Beef production from lucerne and subterranean clover pastures. 3. Composition and quality of the diet selected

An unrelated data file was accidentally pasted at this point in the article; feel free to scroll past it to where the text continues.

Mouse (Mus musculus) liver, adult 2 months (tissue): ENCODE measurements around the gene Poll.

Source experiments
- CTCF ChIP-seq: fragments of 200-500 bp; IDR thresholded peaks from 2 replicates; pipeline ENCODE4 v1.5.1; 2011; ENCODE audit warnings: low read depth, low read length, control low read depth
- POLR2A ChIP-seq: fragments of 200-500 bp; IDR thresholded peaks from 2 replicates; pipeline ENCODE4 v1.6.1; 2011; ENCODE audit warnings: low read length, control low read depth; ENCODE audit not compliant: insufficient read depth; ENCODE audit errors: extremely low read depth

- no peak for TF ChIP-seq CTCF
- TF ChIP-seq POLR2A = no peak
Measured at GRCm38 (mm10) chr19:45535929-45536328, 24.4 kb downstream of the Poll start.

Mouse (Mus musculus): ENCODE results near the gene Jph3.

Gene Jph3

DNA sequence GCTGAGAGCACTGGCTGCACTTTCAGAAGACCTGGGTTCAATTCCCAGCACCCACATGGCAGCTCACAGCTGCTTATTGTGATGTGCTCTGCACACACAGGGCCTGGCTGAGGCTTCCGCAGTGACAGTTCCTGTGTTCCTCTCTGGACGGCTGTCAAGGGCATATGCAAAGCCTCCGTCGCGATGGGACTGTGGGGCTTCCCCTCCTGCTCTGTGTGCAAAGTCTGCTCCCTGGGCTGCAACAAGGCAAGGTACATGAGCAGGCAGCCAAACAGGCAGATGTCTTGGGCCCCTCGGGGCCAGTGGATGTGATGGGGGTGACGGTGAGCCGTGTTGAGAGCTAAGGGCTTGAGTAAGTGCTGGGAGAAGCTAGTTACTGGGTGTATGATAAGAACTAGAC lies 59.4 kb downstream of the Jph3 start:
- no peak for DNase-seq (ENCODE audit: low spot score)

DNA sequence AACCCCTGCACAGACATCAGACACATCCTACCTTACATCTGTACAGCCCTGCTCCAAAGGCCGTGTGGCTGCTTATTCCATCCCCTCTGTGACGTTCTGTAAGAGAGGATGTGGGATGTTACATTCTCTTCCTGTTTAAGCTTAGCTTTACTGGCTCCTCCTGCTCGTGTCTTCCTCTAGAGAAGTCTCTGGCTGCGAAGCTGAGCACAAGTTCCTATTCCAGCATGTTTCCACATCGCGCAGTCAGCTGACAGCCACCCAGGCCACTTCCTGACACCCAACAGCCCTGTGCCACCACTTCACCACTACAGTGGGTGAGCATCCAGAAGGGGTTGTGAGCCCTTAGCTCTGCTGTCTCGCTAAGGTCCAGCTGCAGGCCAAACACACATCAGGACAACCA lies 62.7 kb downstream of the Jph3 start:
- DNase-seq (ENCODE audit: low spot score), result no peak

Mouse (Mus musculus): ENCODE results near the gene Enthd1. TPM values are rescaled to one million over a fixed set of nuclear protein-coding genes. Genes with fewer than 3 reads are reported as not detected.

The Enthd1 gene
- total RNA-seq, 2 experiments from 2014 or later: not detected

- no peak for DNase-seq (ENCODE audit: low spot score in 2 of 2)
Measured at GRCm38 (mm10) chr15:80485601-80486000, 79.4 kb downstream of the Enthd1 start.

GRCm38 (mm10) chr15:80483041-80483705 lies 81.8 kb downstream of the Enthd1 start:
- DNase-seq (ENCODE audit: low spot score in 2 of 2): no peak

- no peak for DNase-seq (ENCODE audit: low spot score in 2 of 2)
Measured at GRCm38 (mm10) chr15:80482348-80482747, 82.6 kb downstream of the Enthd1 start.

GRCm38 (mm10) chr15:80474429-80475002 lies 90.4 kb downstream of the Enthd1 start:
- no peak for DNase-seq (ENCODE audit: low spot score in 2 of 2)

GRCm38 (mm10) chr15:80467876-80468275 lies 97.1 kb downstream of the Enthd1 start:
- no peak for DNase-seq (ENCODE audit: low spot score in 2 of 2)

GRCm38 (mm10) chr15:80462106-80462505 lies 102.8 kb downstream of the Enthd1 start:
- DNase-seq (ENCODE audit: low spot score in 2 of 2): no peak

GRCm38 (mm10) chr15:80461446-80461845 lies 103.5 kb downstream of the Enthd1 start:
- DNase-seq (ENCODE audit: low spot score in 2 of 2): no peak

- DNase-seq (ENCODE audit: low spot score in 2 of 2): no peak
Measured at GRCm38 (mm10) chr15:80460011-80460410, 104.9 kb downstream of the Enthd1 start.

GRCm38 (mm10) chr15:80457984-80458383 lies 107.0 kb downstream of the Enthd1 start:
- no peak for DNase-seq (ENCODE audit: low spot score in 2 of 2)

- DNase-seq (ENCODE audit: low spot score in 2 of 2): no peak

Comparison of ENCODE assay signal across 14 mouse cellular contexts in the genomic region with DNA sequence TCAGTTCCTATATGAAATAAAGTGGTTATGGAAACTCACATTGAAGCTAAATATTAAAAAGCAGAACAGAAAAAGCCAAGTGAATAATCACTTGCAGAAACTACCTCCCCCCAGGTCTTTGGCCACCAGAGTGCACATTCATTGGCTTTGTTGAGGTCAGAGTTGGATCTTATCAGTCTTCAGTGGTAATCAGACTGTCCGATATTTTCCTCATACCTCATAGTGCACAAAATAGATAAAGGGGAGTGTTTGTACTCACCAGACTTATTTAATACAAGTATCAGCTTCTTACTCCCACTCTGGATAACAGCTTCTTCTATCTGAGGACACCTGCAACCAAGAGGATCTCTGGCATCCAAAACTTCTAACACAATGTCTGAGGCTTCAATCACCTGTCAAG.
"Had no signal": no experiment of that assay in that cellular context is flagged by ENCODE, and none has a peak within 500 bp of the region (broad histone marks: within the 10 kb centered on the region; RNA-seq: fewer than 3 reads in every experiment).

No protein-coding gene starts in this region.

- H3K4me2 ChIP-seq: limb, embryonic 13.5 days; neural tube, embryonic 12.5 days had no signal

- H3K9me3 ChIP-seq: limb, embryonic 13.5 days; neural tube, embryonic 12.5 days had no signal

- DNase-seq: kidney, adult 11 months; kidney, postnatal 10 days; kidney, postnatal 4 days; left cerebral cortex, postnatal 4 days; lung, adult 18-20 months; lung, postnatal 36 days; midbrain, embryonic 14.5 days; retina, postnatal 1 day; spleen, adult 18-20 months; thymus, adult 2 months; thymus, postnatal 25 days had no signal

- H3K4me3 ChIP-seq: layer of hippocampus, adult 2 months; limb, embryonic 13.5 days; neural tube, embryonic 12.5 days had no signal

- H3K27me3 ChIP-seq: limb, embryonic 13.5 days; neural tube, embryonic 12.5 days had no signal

During 1976 and 1977 in southern New South Wales, diet samples were obtained at approximately 3-week intervals from oesophageally fistulated steers grazing a lucerne (Medicago sativa) and subterranean clover (Trifolium subterraneum) pasture (LC) and a subterranean clover (C) pasture. On LC, green lucerne was the predominant diet component for much of the 2 years. On C, the diet consisted mainly of dry material during a drought in autumn-winter 1976, green wireweed (Polygonurn aviculare) until late autumn 1977, green clover and grass in winter and spring 1977, and finally dry material again. During 1976 and early 1977, diets on LC had a higher digestibility (61.7% vs 49.4%) and nitrogen content (2.55% vs 2.04%) than those on C. This difference was due to the contribution of lucerne on LC, and also because the wireweed on C was of very low quality, even when green. During the latter part of 1977, LC and C had equivalent digestibility and nitrogen levels. The information on the diets helped explain changes in liveweight and the incidence of bloat of cattle grazing the plots.